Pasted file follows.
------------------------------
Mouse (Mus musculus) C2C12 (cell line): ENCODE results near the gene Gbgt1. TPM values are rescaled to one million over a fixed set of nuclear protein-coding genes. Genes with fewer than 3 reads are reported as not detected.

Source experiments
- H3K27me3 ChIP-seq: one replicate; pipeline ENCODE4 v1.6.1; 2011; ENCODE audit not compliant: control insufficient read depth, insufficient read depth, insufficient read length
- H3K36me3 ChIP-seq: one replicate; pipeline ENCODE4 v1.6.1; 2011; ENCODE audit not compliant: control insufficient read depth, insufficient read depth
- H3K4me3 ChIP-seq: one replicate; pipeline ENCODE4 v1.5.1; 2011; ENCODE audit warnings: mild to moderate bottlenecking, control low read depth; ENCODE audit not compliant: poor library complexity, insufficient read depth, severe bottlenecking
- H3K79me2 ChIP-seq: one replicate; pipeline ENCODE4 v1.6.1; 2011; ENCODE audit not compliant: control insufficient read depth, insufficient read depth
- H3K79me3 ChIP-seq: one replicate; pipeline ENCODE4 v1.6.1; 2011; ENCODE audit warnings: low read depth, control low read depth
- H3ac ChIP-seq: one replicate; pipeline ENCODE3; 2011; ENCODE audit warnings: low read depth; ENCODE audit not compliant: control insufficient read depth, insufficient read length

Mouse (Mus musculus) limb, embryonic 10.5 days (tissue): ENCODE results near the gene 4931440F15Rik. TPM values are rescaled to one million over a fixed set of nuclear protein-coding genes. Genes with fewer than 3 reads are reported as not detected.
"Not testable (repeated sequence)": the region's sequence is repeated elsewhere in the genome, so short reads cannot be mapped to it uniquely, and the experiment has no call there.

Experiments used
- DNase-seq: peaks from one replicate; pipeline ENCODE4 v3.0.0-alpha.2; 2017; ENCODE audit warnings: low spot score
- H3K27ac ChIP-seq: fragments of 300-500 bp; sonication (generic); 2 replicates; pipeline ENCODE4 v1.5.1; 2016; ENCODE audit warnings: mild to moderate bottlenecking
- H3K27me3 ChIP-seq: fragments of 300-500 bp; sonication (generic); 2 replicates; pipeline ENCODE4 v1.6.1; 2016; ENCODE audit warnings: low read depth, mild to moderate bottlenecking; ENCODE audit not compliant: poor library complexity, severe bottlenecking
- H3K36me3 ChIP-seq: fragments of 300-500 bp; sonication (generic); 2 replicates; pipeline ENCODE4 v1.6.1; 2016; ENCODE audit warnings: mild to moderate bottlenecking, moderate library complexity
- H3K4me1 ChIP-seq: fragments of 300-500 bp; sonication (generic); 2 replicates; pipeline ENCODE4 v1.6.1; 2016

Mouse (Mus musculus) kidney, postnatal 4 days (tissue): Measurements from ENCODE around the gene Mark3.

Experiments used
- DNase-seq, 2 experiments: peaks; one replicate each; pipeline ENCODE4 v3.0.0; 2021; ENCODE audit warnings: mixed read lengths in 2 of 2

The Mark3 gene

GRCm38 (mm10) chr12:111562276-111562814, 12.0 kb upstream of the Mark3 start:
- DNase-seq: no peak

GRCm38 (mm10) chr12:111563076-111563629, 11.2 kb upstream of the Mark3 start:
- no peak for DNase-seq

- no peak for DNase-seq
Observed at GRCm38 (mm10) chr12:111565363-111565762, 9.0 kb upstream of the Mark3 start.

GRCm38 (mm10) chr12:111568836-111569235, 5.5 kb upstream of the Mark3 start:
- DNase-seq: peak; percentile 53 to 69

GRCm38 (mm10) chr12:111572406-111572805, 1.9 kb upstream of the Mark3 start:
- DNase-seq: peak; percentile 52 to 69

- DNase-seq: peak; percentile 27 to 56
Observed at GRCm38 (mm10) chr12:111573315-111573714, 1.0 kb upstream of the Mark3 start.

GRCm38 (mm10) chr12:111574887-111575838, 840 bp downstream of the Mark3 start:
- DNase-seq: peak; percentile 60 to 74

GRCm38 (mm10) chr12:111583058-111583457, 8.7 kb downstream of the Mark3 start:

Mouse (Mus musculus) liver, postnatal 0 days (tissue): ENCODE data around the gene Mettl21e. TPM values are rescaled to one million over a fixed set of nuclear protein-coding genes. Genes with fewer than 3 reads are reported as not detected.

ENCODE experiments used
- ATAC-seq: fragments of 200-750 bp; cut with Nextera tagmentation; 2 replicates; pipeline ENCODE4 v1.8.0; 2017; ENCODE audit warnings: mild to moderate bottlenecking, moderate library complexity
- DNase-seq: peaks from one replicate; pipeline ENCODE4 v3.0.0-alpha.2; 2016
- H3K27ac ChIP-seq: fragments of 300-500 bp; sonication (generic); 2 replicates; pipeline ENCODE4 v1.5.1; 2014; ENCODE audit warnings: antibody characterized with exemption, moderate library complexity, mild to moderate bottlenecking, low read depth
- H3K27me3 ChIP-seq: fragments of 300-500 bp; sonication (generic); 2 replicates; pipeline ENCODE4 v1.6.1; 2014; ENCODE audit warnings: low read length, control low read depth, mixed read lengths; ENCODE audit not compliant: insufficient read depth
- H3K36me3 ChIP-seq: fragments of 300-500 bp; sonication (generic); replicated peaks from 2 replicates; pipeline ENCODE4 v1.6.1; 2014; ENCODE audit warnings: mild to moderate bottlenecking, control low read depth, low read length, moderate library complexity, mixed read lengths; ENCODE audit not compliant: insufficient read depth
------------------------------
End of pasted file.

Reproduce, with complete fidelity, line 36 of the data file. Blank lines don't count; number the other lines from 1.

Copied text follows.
Mouse (Mus musculus) liver, postnatal 0 days (tissue): ENCODE data around the gene Mettl21e. TPM values are rescaled to one million over a fixed set of nuclear protein-coding genes. Genes with fewer than 3 reads are reported as not detected.